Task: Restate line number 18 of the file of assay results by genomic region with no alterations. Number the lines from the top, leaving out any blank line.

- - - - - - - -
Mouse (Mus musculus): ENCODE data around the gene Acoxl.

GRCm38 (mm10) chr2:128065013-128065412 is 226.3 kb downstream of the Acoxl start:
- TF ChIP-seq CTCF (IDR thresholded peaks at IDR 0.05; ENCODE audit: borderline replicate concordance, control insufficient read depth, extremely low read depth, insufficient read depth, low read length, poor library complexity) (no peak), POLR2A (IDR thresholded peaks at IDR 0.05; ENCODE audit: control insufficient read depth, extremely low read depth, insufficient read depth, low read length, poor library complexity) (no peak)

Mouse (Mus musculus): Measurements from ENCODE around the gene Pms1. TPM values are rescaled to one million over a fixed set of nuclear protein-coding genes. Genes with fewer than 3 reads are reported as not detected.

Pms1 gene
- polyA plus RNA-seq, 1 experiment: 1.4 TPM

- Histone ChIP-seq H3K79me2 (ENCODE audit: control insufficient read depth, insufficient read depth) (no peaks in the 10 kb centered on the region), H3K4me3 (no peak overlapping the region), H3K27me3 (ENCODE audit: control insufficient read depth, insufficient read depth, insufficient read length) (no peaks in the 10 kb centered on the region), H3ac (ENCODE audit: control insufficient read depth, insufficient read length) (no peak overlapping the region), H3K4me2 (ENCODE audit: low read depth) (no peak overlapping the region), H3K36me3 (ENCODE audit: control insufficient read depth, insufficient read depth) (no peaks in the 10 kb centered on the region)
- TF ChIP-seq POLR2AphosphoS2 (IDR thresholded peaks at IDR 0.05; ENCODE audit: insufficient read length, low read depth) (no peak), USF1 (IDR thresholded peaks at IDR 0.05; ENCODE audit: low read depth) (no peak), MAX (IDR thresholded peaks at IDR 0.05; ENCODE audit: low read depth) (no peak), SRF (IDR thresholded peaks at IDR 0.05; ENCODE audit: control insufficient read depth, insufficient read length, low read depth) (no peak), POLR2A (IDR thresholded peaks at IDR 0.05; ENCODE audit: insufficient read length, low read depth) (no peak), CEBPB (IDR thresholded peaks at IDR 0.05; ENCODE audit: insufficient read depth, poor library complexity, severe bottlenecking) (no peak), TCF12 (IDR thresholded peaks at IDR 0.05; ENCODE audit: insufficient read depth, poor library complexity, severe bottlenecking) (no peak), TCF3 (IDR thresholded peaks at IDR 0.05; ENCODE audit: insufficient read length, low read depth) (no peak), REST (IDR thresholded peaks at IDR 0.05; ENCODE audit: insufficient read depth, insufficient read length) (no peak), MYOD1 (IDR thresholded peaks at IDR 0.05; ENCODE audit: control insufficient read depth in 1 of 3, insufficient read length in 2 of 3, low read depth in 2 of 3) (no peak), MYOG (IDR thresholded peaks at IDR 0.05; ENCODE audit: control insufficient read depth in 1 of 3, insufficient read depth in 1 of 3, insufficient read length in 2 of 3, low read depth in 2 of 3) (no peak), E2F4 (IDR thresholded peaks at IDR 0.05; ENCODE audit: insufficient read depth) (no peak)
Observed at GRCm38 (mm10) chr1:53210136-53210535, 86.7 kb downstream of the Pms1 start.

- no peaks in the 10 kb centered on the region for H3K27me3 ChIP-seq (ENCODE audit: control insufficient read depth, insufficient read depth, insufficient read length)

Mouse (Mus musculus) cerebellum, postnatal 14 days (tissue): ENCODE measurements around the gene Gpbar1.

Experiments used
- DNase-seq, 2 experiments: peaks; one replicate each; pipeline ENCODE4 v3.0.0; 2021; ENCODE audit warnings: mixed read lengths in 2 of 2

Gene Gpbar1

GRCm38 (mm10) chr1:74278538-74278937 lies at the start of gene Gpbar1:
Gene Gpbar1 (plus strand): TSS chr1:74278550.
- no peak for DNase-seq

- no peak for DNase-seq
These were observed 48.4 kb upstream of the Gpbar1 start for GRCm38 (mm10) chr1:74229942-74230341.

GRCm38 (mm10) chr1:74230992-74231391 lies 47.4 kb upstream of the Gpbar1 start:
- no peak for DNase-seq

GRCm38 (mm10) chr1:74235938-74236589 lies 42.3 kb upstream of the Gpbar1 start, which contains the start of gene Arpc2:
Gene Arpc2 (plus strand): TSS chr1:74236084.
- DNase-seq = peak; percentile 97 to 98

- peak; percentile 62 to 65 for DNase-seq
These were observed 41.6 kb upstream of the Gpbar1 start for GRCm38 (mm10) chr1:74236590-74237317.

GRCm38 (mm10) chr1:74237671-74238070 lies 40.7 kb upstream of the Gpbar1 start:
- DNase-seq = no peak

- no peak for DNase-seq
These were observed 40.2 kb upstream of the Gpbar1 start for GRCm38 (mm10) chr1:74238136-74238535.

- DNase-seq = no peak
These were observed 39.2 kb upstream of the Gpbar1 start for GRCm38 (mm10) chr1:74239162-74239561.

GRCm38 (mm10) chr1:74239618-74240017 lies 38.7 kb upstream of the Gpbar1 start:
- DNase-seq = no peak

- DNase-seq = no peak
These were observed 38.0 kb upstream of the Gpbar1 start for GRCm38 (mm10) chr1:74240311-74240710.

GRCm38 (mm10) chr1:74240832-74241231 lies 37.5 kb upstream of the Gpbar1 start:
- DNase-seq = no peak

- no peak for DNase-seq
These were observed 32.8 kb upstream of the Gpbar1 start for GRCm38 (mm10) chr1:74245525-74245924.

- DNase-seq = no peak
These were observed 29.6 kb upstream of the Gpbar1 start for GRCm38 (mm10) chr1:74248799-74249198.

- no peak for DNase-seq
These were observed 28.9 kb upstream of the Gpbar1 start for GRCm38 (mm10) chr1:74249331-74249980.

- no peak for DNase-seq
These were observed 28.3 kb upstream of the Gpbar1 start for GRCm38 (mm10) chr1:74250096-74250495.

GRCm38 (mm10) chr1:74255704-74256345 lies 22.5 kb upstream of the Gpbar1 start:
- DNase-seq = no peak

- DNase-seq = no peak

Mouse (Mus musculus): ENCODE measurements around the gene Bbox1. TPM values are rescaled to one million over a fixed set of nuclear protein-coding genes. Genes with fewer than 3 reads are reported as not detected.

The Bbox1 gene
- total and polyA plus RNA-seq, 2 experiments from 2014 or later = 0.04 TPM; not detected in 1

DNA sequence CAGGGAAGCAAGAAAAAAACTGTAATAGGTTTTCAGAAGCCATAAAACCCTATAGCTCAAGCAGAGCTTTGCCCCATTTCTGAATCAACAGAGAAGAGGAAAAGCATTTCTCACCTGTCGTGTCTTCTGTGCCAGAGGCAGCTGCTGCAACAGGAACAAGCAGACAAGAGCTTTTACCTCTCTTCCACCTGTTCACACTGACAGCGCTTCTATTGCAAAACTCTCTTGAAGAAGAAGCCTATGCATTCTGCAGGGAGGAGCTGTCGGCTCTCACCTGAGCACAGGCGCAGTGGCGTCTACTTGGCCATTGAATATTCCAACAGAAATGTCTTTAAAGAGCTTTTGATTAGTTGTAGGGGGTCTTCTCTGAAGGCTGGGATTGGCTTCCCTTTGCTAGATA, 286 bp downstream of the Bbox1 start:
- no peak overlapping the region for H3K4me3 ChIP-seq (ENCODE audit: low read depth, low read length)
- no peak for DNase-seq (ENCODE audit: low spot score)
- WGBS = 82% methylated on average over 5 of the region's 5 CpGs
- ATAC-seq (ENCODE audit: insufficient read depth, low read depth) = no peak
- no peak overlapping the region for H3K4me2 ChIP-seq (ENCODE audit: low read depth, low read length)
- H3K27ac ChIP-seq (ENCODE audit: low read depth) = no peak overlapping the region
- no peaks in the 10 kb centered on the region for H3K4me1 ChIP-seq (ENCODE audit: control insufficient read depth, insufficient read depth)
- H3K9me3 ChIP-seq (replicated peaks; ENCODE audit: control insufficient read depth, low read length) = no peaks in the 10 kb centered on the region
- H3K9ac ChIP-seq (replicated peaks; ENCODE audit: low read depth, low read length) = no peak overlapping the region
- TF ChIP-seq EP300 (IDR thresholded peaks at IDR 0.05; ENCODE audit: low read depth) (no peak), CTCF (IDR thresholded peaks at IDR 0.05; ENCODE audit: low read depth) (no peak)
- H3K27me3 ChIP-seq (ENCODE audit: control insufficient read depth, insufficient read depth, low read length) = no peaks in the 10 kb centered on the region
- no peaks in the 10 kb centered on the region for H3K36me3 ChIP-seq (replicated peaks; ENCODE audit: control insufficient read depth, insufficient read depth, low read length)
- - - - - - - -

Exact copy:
- no peak for DNase-seq